“One, remember to look up at the stars and not down at your feet. Two, never give up work. Work gives you meaning and purpose and life is empty without it. Three, if you are lucky enough to find love, remember it is there and don’t throw it away.”

10. On death

“I regard the brain as a computer which will stop working when its components fail. There is no heaven or afterlife for broken down computers; that is a fairy story for people afraid of the dark.”

11. Humans defined

“We are just an advanced breed of monkeys. But we can understand the Universe. That makes us something very special.

The human race is a chemical scum on a moderate-sized planet, orbiting around a very average star in the outer suburb of one among a hundred billion galaxies. We are so insignificant that I can’t believe the whole universe exists for our benefit. That would be like saying that you would disappear if I closed my eyes.

Up to now, most scientists have been too occupied with the development of new theories that describe what the universe is to ask the question why. On the other hand, the people whose business it is to ask why, the philosophers, have not been able to keep up with the advance of scientific theories.. However, if we do discover a complete theory, it should in time be understandable in broad principle by everyone, not just a few scientists. Then we shall all, philosophers, scientists, and just ordinary people, be able to take part in the discussion of the question of why it is that we and the universe exist. If we find the answer to that, it would be the ultimate triumph of human reason–for then we would know the mind of God.”

12. Importance of communicating

“For millions of years, mankind lived just like the animals. Then something happened which unleashed the power of our imagination. We learned to talk and we learned to listen. Speech has allowed the communication of ideas, enabling human beings to work together to build the impossible. Mankind’s greatest achievements have come about by talking, and its greatest failures by not talking. It doesn’t have to be like this. Our greatest hopes could become reality in the future. With the technology at our disposal, the possibilities are unbounded. All we need to do is make sure we keep talking.”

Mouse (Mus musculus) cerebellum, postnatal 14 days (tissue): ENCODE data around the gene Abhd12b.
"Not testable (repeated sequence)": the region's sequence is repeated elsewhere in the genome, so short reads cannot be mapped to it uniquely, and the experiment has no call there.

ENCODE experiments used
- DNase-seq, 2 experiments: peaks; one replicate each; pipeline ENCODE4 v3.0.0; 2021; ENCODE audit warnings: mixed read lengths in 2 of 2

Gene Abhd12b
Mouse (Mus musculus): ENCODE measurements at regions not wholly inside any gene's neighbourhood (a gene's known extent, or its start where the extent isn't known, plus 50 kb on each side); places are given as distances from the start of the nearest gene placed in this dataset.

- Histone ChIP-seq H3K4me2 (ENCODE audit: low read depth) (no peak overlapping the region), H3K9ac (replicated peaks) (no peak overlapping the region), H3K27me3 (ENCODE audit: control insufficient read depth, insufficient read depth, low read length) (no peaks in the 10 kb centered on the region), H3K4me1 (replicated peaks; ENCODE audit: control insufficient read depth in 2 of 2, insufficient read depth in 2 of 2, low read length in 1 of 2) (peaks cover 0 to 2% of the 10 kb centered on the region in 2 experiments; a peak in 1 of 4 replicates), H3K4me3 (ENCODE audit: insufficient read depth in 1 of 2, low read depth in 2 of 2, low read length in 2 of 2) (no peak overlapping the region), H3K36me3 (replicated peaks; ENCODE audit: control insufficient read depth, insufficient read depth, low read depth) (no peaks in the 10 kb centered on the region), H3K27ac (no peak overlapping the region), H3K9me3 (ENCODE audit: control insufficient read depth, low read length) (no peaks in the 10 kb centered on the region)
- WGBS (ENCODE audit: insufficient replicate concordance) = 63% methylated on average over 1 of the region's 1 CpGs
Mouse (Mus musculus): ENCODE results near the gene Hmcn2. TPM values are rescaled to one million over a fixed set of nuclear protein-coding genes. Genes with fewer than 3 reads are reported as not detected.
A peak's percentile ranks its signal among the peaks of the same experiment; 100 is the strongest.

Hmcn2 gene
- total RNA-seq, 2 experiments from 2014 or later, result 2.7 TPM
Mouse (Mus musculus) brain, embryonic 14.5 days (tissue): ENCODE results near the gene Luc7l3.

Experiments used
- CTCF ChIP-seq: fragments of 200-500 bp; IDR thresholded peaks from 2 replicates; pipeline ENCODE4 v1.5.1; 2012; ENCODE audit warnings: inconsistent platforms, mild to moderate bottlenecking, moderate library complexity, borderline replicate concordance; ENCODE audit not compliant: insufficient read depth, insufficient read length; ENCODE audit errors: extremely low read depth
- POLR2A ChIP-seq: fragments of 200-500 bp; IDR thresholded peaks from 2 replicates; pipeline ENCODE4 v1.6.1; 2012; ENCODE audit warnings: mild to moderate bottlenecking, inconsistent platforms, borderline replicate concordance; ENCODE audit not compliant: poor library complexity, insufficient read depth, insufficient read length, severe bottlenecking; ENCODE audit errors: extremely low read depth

13. On hope

“The victim should have the right to end his life, if he wants. But I think it would be a great mistake. However bad life may seem, there is always something you can do, and succeed at. While there’s life, there is hope.”

14. On perfection

“The universe doesn’t allow perfection.”

15. Physics theory

“Any physical theory is always provisional, in the sense that it is only a hypothesis: you can never prove it. No matter how many times the results of experiments agree with some theory, you can never be sure that the next time the result will not contradict the theory.”

16. On knowledge

“The rate of progress is so rapid that what one learns at school or university is always a bit out of date. Only a few people can keep up with the rapidly advancing frontier of knowledge, and they have to devote their whole time to it and specialize in a small area. The rest of the population has little idea of the advances that are being made or the excitement they are generating.”

17. Man Woman Difference

“It is generally recognized that women are better than men at languages, personal relations and multitasking, but less good at map-reading and spatial awareness. It is therefore not unreasonable to suppose that women might be less good at mathematics and physics. It is not politically correct to say such things.. But it cannot be denied that there are differences between men and women. Of course, these are differences between the averages only. There are wide variations about the mean.”

18. On anti particles

“There could be whole antiworlds and antipeople made out of antiparticles. However, if you meet your antiself, don’t shake hands! You would both vanish in a great flash of light.”

19. On free will

“Recent experiments in neuroscience support the view that it is our physical brain, following the known laws of science, that determines our actions, and not some agency that exists outside those laws. For example, a study of patients undergoing awake brain surgery found that by electrically stimulating the appropriate regions of the brain, one could create in the patient the desire to move the hand, arm or foot, or to move the lips and talk. It is hard to imagine how free will can operate if our behaviour is determined by physical law, so it seems that we are no more than biological machines and that free will is just an illusion.”

What great Hawking quotes did we leave out? Share your favorites in the comments.

Source Credits: Drake Baer in Business Insider India, Aaron Couch in The Hollywood Reporter, Erin McCarthy in MentalFloss, Aoife Barry in The Journal, Goodreads